Joe Carroll / Bloomberg
U.S. shale explorers are boosting drilling budgets 10 times faster than the rest of the world to harvest fields that register fat profits even with the recent drop in oil prices.
Flush with cash from a short-lived OPEC-led crude rally, North American drillers plan to lift their 2017 outlays by 32 percent to $84 billion, compared with just 3 percent for international projects, according to analysts at Barclays Plc. Much of the increase in spending is flowing into the Permian Basin, a sprawling, mile-thick accumulation of crude beneath Texas and New Mexico, where producers have been reaping double-digit returns even with oil commanding less than half what it did in 2014.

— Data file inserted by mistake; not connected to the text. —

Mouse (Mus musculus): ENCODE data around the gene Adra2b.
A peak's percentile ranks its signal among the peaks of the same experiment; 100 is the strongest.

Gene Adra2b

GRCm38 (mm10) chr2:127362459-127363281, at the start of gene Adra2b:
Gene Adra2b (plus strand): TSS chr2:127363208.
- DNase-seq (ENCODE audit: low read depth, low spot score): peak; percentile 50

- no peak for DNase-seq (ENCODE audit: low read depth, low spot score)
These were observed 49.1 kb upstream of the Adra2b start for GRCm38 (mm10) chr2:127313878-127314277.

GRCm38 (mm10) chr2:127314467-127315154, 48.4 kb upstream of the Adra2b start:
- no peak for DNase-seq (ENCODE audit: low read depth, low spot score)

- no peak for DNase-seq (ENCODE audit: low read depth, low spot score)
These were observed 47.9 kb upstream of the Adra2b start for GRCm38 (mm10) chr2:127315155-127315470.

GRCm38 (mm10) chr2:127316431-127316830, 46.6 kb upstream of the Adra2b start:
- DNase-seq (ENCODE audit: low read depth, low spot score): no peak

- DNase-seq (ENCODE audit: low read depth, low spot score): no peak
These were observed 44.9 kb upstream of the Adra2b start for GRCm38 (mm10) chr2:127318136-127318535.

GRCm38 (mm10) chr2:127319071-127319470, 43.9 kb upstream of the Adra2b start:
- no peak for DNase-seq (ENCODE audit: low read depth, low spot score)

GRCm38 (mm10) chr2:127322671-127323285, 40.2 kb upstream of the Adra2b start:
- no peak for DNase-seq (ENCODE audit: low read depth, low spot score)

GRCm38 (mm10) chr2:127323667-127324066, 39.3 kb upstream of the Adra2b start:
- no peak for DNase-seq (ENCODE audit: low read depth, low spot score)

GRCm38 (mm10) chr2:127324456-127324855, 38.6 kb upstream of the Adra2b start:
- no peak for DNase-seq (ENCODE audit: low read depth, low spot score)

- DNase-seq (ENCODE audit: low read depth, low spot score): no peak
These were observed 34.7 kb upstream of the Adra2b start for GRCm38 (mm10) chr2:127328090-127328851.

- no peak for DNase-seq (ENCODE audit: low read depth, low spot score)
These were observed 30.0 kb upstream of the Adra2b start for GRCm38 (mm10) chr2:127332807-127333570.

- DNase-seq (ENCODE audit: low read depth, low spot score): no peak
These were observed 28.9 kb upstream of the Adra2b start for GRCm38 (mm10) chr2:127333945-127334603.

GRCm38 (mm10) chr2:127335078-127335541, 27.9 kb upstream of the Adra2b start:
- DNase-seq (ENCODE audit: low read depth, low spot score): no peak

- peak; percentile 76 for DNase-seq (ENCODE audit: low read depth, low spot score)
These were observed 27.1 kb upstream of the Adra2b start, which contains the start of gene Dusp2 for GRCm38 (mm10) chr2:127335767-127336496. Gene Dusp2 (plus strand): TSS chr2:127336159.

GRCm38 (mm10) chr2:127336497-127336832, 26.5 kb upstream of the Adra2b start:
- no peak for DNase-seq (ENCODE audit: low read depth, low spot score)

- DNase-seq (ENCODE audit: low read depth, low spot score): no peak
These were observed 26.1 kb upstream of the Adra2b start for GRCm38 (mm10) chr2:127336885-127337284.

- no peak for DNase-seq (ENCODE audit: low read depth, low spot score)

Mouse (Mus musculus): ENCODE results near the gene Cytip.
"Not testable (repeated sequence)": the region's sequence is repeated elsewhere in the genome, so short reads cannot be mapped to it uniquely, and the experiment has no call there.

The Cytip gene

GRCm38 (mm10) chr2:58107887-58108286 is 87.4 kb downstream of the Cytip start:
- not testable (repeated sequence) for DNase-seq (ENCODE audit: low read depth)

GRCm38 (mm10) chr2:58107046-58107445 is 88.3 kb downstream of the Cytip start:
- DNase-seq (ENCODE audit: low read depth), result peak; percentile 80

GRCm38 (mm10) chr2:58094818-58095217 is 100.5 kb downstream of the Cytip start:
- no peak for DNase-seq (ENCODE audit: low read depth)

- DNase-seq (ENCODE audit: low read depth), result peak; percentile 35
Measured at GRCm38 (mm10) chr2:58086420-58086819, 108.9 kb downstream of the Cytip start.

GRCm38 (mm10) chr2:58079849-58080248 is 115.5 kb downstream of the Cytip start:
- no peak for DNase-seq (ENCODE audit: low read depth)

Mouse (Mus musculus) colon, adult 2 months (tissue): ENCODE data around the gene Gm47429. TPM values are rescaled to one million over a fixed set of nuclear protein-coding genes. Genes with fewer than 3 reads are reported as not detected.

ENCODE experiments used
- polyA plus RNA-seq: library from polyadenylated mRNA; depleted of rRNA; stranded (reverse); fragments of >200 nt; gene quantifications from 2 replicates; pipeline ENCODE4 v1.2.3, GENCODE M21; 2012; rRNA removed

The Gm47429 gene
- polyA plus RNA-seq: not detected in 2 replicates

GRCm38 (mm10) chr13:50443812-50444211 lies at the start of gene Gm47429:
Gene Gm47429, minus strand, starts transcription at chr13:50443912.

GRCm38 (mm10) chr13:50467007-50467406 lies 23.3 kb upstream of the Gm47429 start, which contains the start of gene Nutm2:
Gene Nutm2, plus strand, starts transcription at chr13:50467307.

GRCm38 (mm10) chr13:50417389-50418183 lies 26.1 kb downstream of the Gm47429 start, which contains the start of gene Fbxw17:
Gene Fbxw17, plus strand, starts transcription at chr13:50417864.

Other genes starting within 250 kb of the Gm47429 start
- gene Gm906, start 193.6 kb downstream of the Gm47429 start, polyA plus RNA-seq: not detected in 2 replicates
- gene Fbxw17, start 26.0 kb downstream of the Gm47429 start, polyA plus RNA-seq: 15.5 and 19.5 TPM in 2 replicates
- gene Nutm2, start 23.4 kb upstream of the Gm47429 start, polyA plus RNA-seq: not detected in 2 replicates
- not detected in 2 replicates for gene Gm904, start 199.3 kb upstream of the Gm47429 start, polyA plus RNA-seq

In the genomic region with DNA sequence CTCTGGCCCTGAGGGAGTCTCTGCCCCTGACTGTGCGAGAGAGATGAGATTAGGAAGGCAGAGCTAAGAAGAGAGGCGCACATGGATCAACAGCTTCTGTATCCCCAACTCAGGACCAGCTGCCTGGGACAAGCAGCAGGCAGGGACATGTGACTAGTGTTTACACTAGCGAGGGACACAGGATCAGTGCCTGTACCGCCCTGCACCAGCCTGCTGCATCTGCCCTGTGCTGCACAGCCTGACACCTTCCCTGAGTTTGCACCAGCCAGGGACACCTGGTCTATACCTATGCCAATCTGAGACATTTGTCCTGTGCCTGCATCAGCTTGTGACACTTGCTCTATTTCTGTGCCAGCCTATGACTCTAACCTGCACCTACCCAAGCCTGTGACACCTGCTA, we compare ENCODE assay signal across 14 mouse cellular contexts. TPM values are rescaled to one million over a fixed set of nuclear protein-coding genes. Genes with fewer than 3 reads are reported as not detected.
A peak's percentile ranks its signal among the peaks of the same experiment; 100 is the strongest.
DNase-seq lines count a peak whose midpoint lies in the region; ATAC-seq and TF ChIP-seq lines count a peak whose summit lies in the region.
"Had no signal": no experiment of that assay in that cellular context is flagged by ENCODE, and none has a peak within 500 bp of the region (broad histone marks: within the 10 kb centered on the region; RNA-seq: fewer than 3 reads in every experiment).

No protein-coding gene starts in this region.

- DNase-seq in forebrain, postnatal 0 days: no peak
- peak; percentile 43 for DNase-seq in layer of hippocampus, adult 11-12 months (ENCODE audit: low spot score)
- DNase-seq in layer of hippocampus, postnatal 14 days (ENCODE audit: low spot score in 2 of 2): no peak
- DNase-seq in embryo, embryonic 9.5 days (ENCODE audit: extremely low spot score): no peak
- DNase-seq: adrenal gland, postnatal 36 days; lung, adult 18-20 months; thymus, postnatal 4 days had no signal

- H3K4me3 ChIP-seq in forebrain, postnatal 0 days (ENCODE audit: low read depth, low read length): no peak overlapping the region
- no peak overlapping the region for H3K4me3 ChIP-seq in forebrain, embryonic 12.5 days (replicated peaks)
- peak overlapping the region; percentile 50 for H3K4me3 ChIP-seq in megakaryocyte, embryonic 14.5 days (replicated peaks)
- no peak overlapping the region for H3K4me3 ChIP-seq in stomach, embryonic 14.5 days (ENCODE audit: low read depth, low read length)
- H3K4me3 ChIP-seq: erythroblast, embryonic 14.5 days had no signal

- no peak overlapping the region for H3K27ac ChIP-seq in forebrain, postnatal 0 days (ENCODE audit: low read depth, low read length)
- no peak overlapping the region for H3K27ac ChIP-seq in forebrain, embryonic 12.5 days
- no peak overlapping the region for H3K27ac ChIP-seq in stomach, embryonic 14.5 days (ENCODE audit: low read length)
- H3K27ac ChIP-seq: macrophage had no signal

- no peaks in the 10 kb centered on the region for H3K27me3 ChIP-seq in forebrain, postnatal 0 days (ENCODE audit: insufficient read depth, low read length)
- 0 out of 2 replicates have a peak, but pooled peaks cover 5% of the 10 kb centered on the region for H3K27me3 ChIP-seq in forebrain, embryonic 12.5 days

That’s bad news for OPEC and its partners in a global campaign to crimp supplies and elevate prices. Wood Mackenzie Ltd. estimates that new spending will add 800,000 barrels of North American crude this year, equivalent to 44 percent of the reductions announced by the Saudi- and Russia-led group.
“The specter of American supply is real,” Roy Martin, a Wood Mackenzie research analyst in Houston, said in a telephone interview. “The level of capital budget increases really surprised us.”